No question about this one: Marijuana is illegal at the federal level, and flying with edibles will subject you to federal laws. Get caught with any amount, and you could be looking at a federal criminal charge with penalties ranging from six months to a year in jail, $1,000 in fines, or a combination of both. And if you’re plotting and scheming right now, you should know there’s no difference between checked luggage and carry-on bags: searches can occur in either. So what about your neighbor who routinely flies with a stash of THC lollipops? That’s more about inconsistencies between airports and strictness of the screening process, not the law itself. Furthermore, TSA’s procedures are focused on security threats (guns, bombs, power tools), not the passenger with a pocketful of THC gummies. That doesn’t mean they won’t bust you if they find them: TSA’s policy is to call in local law enforcement if you’re stopped with any amount of marijuana. What happens next depends on the state, and the airport. At Los Angeles International Airport, local law enforcement won’t hassle passengers with up to 28.5 grams of marijuana and 8 grams of concentrated marijuana, and Seattle-Tacoma Airport allows passengers to carry marijuana as long as it’s under the state’s legal limit. The bottom line: While the letter of the law says don’t fly with pot, you probably won’t get busted for small amounts of edibles. At Denver International Airport, for example, if TSA finds weed in your carry-on, they’ll contact local police; if the police decide the amount in question isn’t enough to constitute illegal trafficking, they’ll give you the option to toss it in the trash or take it back home. As for hemp-derived CBD, it’s legal—so if you’re a white-knuckle flyer looking for stress-relief at 30,000 feet, CBD gummies are a safer bet.
Q: My employer announced it will start doing drug testing, and screening for CBD and THC. Is this legal?
It sure is. Any employer can test for any substances, including CBD and THC, and can refuse or terminate employment on the basis of those test results. Most states operate under an employment-at-will doctrine—so if you don’t have a contract with your employer, you can be terminated for any reason (other than gender, age, race, or religion), including using THC or CBD. The right of companies to test employees for cannabis has been upheld in the courts, even in states like Oregon or Colorado where recreational marijuana is legal. So if you get fired for smoking pot, or even taking CBD for pain, it’s likely the legal system will side with your employer.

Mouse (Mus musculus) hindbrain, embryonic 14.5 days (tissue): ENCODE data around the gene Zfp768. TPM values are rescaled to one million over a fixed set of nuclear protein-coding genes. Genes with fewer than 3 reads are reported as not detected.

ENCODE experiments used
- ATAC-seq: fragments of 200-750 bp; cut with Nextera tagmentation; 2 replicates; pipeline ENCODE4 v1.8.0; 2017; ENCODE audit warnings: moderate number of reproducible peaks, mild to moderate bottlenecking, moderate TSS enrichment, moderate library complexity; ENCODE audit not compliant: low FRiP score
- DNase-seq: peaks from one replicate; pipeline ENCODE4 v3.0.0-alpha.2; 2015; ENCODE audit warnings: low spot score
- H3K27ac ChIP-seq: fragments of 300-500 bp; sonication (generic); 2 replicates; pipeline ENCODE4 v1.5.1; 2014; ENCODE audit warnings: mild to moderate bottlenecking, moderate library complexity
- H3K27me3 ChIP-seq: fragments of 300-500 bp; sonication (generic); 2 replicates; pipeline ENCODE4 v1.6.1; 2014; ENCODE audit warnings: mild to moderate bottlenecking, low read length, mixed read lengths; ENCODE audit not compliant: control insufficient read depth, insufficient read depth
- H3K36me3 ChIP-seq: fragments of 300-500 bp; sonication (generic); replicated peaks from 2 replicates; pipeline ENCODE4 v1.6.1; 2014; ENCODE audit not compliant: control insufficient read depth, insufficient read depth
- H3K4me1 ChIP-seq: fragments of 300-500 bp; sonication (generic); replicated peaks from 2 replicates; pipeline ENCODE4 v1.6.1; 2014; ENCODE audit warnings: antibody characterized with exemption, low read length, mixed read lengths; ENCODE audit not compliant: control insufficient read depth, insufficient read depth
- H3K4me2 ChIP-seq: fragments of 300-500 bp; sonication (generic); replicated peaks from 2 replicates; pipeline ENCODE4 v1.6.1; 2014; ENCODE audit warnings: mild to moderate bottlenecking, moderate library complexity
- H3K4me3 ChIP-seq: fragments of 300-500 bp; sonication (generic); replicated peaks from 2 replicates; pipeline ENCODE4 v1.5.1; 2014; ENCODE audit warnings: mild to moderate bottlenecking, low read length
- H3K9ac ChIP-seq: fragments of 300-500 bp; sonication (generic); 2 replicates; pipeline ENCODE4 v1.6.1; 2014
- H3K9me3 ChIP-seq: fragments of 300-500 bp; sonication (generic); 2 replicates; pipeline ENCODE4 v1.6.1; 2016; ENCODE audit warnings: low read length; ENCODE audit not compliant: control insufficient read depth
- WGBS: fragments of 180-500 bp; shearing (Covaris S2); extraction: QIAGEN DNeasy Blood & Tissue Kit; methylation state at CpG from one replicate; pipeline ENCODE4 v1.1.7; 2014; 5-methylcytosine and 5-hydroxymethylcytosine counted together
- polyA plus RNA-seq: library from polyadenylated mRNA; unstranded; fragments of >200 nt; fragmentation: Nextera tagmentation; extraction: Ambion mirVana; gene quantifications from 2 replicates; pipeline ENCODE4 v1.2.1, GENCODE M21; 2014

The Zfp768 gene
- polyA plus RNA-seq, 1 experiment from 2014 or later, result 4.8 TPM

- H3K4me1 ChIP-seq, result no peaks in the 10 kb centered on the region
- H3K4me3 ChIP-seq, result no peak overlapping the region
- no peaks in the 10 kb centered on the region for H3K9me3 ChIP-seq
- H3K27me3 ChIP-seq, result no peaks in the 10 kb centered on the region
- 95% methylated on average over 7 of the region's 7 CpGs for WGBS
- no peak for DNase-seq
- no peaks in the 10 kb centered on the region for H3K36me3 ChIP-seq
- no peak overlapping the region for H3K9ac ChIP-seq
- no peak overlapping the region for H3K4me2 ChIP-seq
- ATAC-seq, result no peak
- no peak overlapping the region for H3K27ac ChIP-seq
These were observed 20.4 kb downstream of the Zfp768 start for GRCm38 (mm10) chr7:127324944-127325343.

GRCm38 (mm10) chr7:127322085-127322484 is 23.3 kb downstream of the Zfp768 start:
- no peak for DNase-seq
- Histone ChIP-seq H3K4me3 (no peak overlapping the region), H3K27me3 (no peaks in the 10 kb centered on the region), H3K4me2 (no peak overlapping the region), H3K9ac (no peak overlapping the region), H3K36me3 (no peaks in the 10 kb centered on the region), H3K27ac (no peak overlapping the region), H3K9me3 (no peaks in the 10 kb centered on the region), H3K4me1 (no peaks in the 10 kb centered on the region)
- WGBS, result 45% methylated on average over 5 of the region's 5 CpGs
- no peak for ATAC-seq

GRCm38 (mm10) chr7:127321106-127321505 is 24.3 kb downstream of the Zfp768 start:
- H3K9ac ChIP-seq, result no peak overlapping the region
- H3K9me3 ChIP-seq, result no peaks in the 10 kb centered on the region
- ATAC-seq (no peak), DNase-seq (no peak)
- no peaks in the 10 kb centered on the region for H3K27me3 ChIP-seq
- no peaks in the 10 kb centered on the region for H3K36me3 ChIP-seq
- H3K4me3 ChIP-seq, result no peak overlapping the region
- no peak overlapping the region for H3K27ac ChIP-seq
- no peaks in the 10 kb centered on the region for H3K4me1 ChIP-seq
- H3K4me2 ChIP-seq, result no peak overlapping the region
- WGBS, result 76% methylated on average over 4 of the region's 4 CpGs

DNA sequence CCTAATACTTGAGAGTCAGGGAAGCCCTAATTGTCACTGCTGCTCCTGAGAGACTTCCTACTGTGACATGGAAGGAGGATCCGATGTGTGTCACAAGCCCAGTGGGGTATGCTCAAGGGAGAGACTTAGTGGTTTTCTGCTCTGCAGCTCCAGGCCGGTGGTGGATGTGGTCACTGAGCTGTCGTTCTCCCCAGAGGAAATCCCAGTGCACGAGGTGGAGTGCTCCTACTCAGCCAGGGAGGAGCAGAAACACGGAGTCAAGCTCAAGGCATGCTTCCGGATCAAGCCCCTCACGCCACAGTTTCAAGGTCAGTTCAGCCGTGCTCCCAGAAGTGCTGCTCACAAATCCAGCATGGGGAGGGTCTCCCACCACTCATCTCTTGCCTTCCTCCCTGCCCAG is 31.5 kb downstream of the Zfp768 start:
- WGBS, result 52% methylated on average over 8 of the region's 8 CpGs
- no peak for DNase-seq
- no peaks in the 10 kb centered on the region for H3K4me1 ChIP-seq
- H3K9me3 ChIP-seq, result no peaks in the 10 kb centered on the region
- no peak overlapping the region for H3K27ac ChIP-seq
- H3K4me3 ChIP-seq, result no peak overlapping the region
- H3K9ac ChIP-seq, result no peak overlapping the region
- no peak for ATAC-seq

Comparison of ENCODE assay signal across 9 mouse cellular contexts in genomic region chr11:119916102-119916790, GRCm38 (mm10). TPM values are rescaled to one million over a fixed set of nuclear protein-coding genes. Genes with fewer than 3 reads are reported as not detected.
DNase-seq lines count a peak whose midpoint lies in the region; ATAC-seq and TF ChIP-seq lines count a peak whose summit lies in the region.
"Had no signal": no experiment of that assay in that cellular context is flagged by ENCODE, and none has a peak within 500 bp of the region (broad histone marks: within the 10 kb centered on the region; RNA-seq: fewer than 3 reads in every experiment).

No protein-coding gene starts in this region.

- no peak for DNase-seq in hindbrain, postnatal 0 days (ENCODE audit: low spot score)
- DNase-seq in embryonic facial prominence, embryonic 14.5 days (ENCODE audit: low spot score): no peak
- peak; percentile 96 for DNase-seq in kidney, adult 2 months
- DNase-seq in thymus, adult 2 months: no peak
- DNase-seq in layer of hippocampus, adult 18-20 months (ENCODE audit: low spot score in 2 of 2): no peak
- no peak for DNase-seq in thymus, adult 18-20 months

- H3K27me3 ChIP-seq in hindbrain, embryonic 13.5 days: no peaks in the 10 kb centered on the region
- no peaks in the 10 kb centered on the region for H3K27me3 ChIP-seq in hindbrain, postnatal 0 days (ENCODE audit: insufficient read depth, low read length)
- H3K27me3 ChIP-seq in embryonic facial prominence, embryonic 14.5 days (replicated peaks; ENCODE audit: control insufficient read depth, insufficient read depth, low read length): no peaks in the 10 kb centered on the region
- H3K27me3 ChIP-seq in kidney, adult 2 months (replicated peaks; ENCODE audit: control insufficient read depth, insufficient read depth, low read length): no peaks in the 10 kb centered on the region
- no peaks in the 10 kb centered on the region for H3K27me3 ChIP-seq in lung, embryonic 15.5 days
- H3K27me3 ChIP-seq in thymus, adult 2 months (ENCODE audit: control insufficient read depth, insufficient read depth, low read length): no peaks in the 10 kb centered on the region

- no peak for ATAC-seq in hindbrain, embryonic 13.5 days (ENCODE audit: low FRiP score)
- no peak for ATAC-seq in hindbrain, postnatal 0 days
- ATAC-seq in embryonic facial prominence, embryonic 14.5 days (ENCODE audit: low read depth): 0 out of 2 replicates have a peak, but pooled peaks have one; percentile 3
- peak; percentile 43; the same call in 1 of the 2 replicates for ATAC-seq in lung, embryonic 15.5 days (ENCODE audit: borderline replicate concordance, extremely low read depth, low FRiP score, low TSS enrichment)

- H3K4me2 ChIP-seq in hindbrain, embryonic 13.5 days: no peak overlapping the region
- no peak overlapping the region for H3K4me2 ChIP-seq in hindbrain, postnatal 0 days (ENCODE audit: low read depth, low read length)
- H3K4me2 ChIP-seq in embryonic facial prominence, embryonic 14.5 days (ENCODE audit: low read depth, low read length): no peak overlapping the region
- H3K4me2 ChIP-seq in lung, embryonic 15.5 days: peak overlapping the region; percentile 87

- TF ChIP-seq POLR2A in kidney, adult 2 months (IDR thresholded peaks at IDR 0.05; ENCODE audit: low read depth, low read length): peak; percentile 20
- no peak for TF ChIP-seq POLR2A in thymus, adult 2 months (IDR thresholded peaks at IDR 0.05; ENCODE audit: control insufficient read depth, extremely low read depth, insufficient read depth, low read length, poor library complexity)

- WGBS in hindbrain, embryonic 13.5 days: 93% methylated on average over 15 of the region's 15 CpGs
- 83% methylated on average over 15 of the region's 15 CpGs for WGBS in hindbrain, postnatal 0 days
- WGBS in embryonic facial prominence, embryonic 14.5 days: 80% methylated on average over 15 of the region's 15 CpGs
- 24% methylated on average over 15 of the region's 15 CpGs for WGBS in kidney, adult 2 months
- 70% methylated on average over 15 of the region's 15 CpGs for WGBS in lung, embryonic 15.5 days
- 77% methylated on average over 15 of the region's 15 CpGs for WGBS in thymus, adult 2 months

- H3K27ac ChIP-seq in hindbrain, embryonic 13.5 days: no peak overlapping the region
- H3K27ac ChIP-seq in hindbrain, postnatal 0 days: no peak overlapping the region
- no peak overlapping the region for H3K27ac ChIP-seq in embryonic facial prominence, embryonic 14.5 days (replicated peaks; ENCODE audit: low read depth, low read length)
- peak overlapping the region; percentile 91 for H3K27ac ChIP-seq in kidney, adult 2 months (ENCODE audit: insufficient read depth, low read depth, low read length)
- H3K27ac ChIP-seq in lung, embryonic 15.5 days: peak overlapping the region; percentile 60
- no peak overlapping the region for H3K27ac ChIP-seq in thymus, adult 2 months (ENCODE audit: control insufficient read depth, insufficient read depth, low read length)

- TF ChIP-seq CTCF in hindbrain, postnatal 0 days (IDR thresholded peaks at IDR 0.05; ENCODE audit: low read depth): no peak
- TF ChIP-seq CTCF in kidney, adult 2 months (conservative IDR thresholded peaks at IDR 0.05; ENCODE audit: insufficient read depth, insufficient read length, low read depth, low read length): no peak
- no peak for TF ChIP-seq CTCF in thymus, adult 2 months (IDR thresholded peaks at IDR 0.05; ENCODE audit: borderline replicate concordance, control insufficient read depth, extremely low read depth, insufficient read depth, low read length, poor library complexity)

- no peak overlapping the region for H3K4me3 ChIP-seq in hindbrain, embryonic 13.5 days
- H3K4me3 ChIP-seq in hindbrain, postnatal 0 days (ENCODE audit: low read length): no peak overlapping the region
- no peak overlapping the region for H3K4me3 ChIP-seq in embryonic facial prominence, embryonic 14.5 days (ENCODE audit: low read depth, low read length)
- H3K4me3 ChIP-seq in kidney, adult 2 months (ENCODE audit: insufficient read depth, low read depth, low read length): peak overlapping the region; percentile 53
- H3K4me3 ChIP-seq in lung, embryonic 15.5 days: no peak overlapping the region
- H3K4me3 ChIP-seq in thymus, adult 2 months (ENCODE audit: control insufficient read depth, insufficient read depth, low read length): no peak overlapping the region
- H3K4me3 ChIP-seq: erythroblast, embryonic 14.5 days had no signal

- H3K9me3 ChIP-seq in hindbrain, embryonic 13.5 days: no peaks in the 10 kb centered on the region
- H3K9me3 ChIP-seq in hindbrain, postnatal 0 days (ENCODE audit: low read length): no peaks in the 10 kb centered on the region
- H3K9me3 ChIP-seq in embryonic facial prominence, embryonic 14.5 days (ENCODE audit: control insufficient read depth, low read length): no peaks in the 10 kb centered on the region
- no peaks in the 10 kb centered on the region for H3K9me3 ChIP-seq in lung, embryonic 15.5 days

Q: Can I mail pot brownies to my Aunt Bonnie in Portland?
Probably not. Sending marijuana in any form through the U.S. Postal Service is a federal crime, even if you’re sending pot brownies from a legal state (like California) to a legal state (like Oregon). The USPS is pretty definitive about this, saying it’s “committed to eradicating illegal drugs and their proceeds from the U.S. Mail. We pursue traffickers of all forms of illegal narcotics— including marijuana, which remains illegal under the federal Controlled Substances Act and is therefore unmailable.” Shipping via UPS or FedEx carries risk, too: Using a third-party shipper removes any reasonable expectation of privacy, and FedEx and UPS reserve the right to open and inspect any package at their own discretion. The USPS, however, is bound by more stringent Fourth Amendment protections, and inspectors can’t open your parcel without probable cause and a search warrant. What’s more, both sender and receiver are liable, and both you and your aunt could be charged with trafficking and possession of a controlled substance. So will the feds bust down Bonnie's door and haul her away in handcuffs? It depends, partly on whether your aunt knew this box of goodies was onthe way; if not, you’re on your own. (Maybe your aunt will visit you in prison?) What’s more, many states determine the seriousness of the crime based on the amount of product, and law enforcement agents don’t distinguish between THC levels in a product and the weight of the product itself. So if you’re sending dense, chunky, heavy brownies, you could both be sentenced on the weight of the brownies—not the amount of marijuana in them. In other words, the better the brownie, the bigger the crime.